Next Hyundai fuel-cell vehicle will be another SUV

Plans are already in place for Hyundai's next fuel-cell vehicle to sport a crossover utility vehicle body.

Gene J. Puskar/AP/File
The Hyundai logo on the rear of a Hyundai automobile on display at the Pittsburgh International Auto Show in Pittsburgh (Feb. 11, 2016). Plans are already in place for Hyundai's next fuel-cell vehicle to sport a crossover utility vehicle body.

The current Hyundai Tucson Fuel Cell was the first of the modern crop of hydrogen fuel-cell vehicles to go on sale, and it's also the only one with a crossover utility vehicle body.

As the name suggests, it's a (previous-generation) Tucson fitted with a fuel-cell powertrain.

Now it seems that Hyundai may make its next fuel-cell vehicle a crossover as well, although perhaps on a dedicated platform this time.

Plans for this second-generation model are already in place, and the Tucson Fuel Cell replacement may arrive before the end of the decade, according to British car magazine Autocar.

The new model will reportedly target individual consumers more aggressively than the current Tucson Fuel Cell.

Called the ix35 Fuel Cell outside the U.S., most deliveries of Hyundai's hydrogen crossover are to fleets, something that will need to change if fuel-cell vehicles are to gain a meaningful presence in the market.

The second-generation model will reportedly be a similar size to the current Tucson/ix35, but with significant weight reductions.

Back in December, Hyundai and Kia fuel-cell research boss Sae-Hoon Kim said the company's next fuel-cell vehicle would use a dedicated platform.

This would not only make weight reduction easier, but it could also allow for efficiency improvements in other areas by designing the platform around the fuel-cell powertrain.

Kim also said that Hyundai was aiming for a 500-mile range, which probably translates to around 400 miles on the U.S. EPA testing cycle.

That would be a big boost over the estimated 265-mile range of the Tucson Fuel Cell, as well as the EPA-rated 312-mile range of the Toyota Mirai sedan.

Hyundai's Tucson Fuel Cell replacement could also spawn a Kia sister model, which would be that brand's first production fuel-cell vehicle.

Both models are part of the joined Korean carmakers' ambitious green-car expansion plans, which cover not only fuel-cell vehicles but also hybrids, plug-in hybrids, and battery-electric cars.

They encompass continued sales of the Kia Soul EV, and Hyundai Sonata Hybrid and Plug-In Hybrid, as well as the 2017 Kia Optima Hybrid and Plug-In Hybrid.

Then there's the 2017 Hyundai Ioniq hatchback, which will be offered in hybrid, plug-in hybrid, and battery-electric versions.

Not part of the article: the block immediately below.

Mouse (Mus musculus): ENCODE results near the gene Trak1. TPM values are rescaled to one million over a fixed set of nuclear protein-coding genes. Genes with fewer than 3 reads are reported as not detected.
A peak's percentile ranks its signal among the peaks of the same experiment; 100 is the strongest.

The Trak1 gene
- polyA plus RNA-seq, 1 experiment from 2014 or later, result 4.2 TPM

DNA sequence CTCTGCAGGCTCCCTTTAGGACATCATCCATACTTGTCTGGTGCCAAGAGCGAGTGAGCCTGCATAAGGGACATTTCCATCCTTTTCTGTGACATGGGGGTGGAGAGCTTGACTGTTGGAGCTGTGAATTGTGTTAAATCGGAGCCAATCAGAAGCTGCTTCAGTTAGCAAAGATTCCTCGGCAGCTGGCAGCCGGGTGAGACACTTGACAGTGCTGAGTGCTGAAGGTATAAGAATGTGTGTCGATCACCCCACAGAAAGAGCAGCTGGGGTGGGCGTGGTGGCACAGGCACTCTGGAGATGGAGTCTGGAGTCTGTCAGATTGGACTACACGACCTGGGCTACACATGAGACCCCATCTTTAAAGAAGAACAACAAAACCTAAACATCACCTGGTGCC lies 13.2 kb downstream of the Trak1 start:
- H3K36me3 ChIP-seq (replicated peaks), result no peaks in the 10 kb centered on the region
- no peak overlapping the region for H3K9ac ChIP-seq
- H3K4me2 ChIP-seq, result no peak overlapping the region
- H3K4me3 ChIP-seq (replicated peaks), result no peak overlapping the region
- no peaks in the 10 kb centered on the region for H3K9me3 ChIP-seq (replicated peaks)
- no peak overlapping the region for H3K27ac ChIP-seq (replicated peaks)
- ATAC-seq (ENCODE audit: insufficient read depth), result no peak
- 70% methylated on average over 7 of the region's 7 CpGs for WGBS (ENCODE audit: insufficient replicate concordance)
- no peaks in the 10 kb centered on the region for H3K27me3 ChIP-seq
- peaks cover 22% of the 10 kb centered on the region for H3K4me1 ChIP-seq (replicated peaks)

Last year, the company delivered 54 Hyundai Tucson Fuel Cell vehicles, all in Southern California.

This article first appeared in GreenCarReports.

You've read  of  free articles. Subscribe to continue.

Dear Reader,

About a year ago, I happened upon this statement about the Monitor in the Harvard Business Review – under the charming heading of “do things that don’t interest you”:

“Many things that end up” being meaningful, writes social scientist Joseph Grenny, “have come from conference workshops, articles, or online videos that began as a chore and ended with an insight. My work in Kenya, for example, was heavily influenced by a Christian Science Monitor article I had forced myself to read 10 years earlier. Sometimes, we call things ‘boring’ simply because they lie outside the box we are currently in.”

If you were to come up with a punchline to a joke about the Monitor, that would probably be it. We’re seen as being global, fair, insightful, and perhaps a bit too earnest. We’re the bran muffin of journalism.

But you know what? We change lives. And I’m going to argue that we change lives precisely because we force open that too-small box that most human beings think they live in.

The Monitor is a peculiar little publication that’s hard for the world to figure out. We’re run by a church, but we’re not only for church members and we’re not about converting people. We’re known as being fair even as the world becomes as polarized as at any time since the newspaper’s founding in 1908.

We have a mission beyond circulation, we want to bridge divides. We’re about kicking down the door of thought everywhere and saying, “You are bigger and more capable than you realize. And we can prove it.”

If you’re looking for bran muffin journalism, you can subscribe to the Monitor for $15. You’ll get the Monitor Weekly magazine, the Monitor Daily email, and unlimited access to